Have you ever had this kind of dream? I have this one semi-regularly. It isn’t just about being chased, it is about my own ability to run being hampered or limited. I don’t know what it means. I’ve never had any of my dreams analyzed. But I can tell you what it reminds me of. It reminds me of trying to get away from the high-functioning alcoholism that was slowly killing me. My progress was slow and clunky, and I felt like I could not put distance between me and my pursuer. My top speed, as mediocre as it might have been, was completely elusive as I trudged weakly forward, trying to gain traction while the earth oozed like quicksand below my feet.
It’s called confirmation bias, and it’s the reason we humans are so tribal. When we see others repeat an activity or opinion that we embrace, the “others” solidify our belief system.
I know what you’re thinking. Awesome, this guy is going to write about politics and how broken our society is because of tribal stubbornness and because we only listen to people who sound like us, right? Wrong! I’ve got news for us all. Confirmation bias impacts a lot of aspects of our lives beyond the polarizing issues of politics. In fact, your confirmation bias might just be the biggest hurdle keeping you from long-term sobriety.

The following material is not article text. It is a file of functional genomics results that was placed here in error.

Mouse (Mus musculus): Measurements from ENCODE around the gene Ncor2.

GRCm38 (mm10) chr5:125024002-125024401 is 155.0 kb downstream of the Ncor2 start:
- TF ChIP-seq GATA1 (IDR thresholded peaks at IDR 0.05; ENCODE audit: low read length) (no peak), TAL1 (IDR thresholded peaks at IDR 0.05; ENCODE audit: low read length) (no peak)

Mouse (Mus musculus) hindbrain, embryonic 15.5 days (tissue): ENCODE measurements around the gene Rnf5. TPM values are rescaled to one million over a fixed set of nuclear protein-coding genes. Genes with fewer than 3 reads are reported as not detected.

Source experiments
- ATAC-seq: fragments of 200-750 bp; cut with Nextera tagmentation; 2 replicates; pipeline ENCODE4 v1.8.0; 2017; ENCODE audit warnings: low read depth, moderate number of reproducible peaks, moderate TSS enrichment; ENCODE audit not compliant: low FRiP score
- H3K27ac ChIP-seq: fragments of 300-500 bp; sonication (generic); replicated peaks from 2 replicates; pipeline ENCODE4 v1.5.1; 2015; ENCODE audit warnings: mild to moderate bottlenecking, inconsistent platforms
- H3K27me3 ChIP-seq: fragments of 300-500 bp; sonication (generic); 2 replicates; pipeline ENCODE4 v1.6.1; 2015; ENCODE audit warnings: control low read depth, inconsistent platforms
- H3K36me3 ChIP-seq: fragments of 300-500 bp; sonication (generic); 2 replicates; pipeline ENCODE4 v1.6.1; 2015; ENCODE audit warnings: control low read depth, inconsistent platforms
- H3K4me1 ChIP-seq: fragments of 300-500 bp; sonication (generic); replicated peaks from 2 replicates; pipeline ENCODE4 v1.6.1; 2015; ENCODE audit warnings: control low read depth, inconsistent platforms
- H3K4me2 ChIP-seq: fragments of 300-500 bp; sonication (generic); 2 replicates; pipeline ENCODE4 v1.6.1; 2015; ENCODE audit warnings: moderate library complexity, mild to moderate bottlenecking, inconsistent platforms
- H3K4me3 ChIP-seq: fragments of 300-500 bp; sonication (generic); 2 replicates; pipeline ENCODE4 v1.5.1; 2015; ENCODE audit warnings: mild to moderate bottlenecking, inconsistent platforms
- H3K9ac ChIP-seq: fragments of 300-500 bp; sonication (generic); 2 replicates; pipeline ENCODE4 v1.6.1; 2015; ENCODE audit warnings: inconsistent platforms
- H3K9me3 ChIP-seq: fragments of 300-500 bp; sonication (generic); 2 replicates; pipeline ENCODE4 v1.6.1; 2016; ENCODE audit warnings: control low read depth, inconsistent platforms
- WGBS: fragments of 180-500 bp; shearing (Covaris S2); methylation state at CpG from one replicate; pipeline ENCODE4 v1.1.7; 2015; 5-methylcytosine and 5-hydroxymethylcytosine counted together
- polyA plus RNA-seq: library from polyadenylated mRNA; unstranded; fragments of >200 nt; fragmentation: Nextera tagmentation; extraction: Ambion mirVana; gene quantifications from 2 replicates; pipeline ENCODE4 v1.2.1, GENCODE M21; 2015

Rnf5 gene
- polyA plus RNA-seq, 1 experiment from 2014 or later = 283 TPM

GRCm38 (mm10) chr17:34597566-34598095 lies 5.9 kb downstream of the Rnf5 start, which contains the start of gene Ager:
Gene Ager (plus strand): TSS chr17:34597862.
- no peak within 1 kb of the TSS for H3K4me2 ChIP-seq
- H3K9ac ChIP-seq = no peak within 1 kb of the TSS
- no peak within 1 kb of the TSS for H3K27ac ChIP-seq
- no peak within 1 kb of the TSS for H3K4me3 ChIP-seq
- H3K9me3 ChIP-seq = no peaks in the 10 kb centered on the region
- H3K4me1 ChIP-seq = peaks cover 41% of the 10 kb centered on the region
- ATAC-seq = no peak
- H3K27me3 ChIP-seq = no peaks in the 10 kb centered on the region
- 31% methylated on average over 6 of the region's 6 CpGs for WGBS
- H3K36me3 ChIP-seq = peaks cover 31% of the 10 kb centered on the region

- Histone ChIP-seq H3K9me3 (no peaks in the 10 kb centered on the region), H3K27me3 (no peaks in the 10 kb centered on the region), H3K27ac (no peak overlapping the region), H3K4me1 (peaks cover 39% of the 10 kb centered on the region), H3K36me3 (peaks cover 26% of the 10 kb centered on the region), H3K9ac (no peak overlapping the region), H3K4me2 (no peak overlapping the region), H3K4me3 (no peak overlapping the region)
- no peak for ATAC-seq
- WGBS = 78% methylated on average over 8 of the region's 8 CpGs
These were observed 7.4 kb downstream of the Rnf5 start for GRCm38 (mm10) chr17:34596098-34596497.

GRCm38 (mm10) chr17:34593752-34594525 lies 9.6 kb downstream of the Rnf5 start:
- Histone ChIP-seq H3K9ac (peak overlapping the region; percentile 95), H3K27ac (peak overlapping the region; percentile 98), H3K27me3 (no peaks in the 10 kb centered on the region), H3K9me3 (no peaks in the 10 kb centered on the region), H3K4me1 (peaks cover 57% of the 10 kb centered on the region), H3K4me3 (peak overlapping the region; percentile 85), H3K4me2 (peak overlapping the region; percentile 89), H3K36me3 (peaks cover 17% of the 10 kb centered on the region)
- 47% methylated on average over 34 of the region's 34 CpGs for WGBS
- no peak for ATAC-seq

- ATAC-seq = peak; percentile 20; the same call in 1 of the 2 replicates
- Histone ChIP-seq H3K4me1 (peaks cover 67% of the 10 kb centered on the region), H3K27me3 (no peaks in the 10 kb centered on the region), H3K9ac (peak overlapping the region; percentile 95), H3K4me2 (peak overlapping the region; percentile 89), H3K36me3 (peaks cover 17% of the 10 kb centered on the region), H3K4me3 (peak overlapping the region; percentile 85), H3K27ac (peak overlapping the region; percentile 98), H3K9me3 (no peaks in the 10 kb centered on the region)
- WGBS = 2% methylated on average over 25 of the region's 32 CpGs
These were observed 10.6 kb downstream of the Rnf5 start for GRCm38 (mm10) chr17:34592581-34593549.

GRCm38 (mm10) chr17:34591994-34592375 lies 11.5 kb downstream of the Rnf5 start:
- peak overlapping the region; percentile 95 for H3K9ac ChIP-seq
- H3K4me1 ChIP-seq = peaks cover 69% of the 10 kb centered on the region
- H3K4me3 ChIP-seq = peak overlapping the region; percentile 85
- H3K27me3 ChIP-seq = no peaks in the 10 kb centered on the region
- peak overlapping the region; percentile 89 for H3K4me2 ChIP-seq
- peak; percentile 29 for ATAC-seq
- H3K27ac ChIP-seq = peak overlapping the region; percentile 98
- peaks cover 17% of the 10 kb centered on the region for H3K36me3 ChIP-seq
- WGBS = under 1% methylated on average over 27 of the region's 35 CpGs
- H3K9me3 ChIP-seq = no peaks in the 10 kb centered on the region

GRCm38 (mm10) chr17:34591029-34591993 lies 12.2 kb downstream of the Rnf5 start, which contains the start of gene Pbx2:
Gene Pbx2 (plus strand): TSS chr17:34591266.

Where did that come from? In my life that features so many memories lost to blackout drinking, that’s a pondering I’ll never forget. That question dominated my brain on several occasions in my late teenage years when I was experimenting with alcohol.